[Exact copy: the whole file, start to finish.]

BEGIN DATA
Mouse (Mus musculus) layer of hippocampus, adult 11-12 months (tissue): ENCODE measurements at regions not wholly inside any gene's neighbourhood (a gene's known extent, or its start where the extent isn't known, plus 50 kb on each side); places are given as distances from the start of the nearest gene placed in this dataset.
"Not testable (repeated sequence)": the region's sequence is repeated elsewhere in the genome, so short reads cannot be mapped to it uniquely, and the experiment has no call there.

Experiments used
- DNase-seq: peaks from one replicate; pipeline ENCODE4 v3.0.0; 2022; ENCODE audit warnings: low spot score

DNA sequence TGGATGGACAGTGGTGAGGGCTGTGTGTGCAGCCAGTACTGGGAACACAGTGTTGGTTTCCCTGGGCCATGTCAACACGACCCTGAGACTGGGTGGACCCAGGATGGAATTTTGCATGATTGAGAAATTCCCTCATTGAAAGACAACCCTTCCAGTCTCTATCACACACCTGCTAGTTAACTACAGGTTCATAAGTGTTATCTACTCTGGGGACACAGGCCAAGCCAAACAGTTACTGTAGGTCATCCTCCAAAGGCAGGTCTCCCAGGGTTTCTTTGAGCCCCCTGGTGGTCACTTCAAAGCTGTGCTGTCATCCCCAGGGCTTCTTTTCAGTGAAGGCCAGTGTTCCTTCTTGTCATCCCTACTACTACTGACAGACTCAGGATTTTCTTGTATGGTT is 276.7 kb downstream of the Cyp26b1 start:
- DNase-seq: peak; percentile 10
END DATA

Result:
Mouse (Mus musculus) layer of hippocampus, adult 11-12 months (tissue): ENCODE measurements at regions not wholly inside any gene's neighbourhood (a gene's known extent, or its start where the extent isn't known, plus 50 kb on each side); places are given as distances from the start of the nearest gene placed in this dataset.
"Not testable (repeated sequence)": the region's sequence is repeated elsewhere in the genome, so short reads cannot be mapped to it uniquely, and the experiment has no call there.

Experiments used
- DNase-seq: peaks from one replicate; pipeline ENCODE4 v3.0.0; 2022; ENCODE audit warnings: low spot score

DNA sequence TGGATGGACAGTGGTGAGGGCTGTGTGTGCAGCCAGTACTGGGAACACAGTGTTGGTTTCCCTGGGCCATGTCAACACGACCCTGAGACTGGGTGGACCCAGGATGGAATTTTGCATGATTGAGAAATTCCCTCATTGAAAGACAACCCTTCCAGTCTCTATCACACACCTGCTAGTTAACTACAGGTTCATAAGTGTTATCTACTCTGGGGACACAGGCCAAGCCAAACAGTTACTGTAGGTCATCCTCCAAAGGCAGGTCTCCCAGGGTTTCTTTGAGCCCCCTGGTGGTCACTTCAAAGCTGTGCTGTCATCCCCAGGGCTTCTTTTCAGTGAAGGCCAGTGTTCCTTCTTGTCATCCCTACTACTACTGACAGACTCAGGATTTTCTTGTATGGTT is 276.7 kb downstream of the Cyp26b1 start:
- DNase-seq: peak; percentile 10